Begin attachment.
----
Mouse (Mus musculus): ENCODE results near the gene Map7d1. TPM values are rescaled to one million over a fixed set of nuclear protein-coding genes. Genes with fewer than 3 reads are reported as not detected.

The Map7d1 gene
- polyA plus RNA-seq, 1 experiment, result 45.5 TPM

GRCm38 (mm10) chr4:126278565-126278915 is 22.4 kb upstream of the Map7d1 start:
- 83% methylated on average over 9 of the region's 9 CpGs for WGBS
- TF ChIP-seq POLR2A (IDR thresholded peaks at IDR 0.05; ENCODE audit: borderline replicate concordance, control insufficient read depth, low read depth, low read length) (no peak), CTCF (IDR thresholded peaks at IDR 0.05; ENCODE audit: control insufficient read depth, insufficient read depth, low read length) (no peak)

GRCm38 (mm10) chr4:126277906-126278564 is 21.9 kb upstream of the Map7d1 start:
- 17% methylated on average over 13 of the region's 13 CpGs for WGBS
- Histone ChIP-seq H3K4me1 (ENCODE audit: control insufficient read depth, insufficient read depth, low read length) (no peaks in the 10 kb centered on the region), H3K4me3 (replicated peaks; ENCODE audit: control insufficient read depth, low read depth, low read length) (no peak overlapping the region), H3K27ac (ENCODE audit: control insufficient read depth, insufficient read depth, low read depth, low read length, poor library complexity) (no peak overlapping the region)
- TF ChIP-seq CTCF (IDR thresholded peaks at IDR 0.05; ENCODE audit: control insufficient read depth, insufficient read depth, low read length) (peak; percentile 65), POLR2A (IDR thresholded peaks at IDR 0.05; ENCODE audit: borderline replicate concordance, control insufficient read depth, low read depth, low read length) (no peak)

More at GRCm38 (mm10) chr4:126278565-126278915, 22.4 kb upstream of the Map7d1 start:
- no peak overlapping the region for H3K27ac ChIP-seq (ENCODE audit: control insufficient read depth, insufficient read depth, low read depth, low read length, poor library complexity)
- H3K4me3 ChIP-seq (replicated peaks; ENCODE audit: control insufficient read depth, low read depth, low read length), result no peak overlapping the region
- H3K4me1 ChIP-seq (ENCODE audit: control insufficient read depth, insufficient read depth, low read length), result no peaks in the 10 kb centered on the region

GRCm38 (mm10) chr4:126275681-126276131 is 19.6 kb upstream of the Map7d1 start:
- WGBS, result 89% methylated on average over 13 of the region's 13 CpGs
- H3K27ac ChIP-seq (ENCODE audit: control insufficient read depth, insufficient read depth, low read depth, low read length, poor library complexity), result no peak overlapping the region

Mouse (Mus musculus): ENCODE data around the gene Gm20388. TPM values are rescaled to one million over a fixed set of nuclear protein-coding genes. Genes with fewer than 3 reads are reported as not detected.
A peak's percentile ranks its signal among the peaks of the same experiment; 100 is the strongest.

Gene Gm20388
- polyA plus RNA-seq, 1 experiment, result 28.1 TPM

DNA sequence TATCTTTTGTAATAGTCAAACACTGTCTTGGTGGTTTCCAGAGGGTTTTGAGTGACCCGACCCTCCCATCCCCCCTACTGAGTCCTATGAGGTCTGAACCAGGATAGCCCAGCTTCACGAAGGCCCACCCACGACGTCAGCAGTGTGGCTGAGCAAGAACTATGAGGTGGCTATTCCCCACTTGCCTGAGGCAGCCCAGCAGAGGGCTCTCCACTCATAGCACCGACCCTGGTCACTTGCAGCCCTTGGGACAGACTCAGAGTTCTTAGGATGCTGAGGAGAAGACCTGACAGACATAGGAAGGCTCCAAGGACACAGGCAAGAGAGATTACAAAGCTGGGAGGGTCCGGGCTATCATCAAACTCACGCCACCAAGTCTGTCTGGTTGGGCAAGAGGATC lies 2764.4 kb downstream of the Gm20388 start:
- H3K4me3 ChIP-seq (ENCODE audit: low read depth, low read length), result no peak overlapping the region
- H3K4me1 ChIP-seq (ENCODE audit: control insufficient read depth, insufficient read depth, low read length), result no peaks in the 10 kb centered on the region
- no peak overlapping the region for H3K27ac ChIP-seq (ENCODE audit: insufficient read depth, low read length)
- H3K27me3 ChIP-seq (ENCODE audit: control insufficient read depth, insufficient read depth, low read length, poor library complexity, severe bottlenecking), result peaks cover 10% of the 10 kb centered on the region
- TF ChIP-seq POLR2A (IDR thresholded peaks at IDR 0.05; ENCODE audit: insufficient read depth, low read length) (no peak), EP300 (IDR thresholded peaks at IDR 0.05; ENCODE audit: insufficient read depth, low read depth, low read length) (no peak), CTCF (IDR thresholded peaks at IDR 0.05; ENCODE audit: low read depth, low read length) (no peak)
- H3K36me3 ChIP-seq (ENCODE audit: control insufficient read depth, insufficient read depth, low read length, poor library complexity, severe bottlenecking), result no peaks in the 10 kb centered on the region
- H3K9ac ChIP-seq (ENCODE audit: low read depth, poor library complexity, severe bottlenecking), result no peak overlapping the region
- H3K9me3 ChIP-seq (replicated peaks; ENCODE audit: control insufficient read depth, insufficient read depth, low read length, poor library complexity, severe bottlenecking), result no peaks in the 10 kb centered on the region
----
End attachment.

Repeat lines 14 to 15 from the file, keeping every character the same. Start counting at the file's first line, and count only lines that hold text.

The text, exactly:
- H3K4me1 ChIP-seq (ENCODE audit: control insufficient read depth, insufficient read depth, low read length), result no peaks in the 10 kb centered on the region

GRCm38 (mm10) chr4:126275681-126276131 is 19.6 kb upstream of the Map7d1 start: